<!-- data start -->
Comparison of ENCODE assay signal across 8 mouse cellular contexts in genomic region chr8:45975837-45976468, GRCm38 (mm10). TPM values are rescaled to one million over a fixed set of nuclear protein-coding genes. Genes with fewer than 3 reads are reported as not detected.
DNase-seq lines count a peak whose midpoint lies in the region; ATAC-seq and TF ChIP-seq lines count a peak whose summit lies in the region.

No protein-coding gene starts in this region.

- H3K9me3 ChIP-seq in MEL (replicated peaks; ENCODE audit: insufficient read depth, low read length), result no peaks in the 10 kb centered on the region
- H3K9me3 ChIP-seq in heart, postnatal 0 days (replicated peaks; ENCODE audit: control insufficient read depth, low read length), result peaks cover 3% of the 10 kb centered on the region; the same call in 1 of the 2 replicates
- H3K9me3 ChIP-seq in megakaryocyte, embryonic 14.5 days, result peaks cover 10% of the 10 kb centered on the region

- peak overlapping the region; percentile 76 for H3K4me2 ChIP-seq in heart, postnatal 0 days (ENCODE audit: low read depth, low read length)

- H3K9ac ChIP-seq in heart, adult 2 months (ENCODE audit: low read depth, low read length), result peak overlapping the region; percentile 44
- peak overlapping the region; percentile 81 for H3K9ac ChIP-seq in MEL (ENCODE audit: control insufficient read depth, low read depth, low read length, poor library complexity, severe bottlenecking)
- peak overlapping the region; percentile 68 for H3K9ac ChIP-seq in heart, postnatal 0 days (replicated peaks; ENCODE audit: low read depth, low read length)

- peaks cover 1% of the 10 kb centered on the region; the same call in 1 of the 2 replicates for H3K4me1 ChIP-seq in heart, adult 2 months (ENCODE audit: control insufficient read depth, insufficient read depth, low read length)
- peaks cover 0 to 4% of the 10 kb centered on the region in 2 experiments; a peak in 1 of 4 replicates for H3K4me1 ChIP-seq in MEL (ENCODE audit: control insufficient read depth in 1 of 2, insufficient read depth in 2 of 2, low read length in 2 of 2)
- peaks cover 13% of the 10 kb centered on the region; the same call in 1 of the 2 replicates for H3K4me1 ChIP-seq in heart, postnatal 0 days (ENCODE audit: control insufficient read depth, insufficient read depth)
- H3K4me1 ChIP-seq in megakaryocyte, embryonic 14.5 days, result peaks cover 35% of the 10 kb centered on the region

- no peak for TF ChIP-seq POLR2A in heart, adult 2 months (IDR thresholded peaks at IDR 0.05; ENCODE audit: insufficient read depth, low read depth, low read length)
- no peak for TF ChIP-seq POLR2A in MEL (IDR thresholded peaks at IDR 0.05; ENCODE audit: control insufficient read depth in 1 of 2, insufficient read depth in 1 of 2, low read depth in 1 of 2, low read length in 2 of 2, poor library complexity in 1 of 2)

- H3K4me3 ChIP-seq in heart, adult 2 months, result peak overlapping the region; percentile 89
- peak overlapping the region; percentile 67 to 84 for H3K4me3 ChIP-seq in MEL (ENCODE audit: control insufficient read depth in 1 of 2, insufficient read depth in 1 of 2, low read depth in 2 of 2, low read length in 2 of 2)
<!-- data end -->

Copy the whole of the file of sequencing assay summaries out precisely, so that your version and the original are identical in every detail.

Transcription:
Comparison of ENCODE assay signal across 8 mouse cellular contexts in genomic region chr8:45975837-45976468, GRCm38 (mm10). TPM values are rescaled to one million over a fixed set of nuclear protein-coding genes. Genes with fewer than 3 reads are reported as not detected.
DNase-seq lines count a peak whose midpoint lies in the region; ATAC-seq and TF ChIP-seq lines count a peak whose summit lies in the region.

No protein-coding gene starts in this region.

- H3K9me3 ChIP-seq in MEL (replicated peaks; ENCODE audit: insufficient read depth, low read length), result no peaks in the 10 kb centered on the region
- H3K9me3 ChIP-seq in heart, postnatal 0 days (replicated peaks; ENCODE audit: control insufficient read depth, low read length), result peaks cover 3% of the 10 kb centered on the region; the same call in 1 of the 2 replicates
- H3K9me3 ChIP-seq in megakaryocyte, embryonic 14.5 days, result peaks cover 10% of the 10 kb centered on the region

- peak overlapping the region; percentile 76 for H3K4me2 ChIP-seq in heart, postnatal 0 days (ENCODE audit: low read depth, low read length)

- H3K9ac ChIP-seq in heart, adult 2 months (ENCODE audit: low read depth, low read length), result peak overlapping the region; percentile 44
- peak overlapping the region; percentile 81 for H3K9ac ChIP-seq in MEL (ENCODE audit: control insufficient read depth, low read depth, low read length, poor library complexity, severe bottlenecking)
- peak overlapping the region; percentile 68 for H3K9ac ChIP-seq in heart, postnatal 0 days (replicated peaks; ENCODE audit: low read depth, low read length)

- peaks cover 1% of the 10 kb centered on the region; the same call in 1 of the 2 replicates for H3K4me1 ChIP-seq in heart, adult 2 months (ENCODE audit: control insufficient read depth, insufficient read depth, low read length)
- peaks cover 0 to 4% of the 10 kb centered on the region in 2 experiments; a peak in 1 of 4 replicates for H3K4me1 ChIP-seq in MEL (ENCODE audit: control insufficient read depth in 1 of 2, insufficient read depth in 2 of 2, low read length in 2 of 2)
- peaks cover 13% of the 10 kb centered on the region; the same call in 1 of the 2 replicates for H3K4me1 ChIP-seq in heart, postnatal 0 days (ENCODE audit: control insufficient read depth, insufficient read depth)
- H3K4me1 ChIP-seq in megakaryocyte, embryonic 14.5 days, result peaks cover 35% of the 10 kb centered on the region

- no peak for TF ChIP-seq POLR2A in heart, adult 2 months (IDR thresholded peaks at IDR 0.05; ENCODE audit: insufficient read depth, low read depth, low read length)
- no peak for TF ChIP-seq POLR2A in MEL (IDR thresholded peaks at IDR 0.05; ENCODE audit: control insufficient read depth in 1 of 2, insufficient read depth in 1 of 2, low read depth in 1 of 2, low read length in 2 of 2, poor library complexity in 1 of 2)

- H3K4me3 ChIP-seq in heart, adult 2 months, result peak overlapping the region; percentile 89
- peak overlapping the region; percentile 67 to 84 for H3K4me3 ChIP-seq in MEL (ENCODE audit: control insufficient read depth in 1 of 2, insufficient read depth in 1 of 2, low read depth in 2 of 2, low read length in 2 of 2)